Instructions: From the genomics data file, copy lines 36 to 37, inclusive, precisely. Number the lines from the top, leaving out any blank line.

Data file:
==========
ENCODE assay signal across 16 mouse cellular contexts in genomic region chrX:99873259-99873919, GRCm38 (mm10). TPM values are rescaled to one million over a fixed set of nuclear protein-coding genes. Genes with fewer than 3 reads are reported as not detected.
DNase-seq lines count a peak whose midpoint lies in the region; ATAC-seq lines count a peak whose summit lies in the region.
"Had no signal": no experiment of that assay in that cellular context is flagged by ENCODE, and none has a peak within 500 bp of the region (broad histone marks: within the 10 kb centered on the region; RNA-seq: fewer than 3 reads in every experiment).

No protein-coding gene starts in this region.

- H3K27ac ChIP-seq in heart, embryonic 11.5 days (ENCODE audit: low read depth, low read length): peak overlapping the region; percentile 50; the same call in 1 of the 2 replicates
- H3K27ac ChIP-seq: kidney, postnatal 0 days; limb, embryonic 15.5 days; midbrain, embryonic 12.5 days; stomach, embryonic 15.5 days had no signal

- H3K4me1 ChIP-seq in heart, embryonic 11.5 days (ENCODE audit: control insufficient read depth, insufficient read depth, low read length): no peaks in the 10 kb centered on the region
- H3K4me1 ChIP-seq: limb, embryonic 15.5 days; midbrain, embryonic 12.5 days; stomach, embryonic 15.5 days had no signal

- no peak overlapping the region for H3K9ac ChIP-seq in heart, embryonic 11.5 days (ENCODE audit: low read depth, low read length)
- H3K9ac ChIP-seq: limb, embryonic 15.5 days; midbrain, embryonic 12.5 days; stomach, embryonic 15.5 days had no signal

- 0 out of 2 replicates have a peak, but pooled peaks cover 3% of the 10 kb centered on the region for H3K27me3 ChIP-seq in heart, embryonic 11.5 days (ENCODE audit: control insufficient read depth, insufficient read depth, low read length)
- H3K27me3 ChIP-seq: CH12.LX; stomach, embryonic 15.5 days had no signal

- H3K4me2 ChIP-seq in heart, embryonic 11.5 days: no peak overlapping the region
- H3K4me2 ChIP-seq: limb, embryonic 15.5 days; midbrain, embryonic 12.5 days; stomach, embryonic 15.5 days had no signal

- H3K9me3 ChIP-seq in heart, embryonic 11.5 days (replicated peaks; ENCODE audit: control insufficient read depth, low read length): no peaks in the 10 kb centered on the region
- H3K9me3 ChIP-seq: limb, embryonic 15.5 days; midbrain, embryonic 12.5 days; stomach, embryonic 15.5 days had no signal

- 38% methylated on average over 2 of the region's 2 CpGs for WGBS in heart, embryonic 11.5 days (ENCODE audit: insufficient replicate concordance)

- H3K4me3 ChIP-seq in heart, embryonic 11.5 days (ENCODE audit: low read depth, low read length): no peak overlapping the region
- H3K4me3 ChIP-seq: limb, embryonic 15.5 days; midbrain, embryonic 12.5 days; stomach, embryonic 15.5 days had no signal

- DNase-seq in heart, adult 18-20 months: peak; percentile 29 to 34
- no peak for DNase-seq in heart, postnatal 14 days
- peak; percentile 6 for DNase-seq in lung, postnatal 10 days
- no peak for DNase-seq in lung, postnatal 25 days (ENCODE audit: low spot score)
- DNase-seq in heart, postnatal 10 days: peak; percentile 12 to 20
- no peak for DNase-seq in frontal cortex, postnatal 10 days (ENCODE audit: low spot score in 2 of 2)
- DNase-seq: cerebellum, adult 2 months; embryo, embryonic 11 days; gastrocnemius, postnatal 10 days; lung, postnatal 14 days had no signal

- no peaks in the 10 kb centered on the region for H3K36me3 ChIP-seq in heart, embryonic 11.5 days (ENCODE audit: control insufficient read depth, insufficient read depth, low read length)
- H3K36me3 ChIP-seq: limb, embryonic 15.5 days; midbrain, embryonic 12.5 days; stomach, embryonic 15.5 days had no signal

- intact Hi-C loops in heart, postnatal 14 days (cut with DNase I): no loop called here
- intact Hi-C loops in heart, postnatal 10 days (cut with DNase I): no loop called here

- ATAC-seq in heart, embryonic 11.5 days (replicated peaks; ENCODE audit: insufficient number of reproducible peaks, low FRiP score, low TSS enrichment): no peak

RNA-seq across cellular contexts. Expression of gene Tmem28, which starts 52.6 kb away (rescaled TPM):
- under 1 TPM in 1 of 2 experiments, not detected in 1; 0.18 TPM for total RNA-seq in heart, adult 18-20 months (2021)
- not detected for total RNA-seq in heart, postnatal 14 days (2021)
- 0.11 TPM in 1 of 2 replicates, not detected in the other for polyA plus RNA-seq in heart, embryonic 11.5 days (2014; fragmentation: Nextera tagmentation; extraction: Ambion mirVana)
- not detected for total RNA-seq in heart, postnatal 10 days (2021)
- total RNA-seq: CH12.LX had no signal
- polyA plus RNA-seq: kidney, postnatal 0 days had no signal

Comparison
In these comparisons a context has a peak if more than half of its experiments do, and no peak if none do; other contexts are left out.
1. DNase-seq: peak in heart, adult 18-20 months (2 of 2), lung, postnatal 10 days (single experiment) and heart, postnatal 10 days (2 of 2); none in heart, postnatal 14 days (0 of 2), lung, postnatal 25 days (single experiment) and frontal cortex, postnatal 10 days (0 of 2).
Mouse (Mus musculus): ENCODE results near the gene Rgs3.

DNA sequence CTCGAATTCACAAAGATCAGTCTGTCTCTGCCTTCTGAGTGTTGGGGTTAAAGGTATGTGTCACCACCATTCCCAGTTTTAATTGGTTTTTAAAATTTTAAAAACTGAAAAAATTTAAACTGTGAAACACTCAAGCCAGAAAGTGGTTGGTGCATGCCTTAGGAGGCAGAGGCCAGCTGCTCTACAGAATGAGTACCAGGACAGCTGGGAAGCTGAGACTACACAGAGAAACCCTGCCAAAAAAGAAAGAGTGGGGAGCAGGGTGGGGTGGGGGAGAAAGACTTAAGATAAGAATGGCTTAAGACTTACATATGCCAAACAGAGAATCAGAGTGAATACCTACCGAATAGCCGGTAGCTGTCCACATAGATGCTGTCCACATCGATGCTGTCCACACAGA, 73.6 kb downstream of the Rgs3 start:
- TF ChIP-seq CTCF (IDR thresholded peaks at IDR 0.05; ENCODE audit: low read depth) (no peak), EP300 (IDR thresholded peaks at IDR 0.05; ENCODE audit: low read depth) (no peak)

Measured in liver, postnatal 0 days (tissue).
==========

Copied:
- not detected for total RNA-seq in heart, postnatal 10 days (2021)
- total RNA-seq: CH12.LX had no signal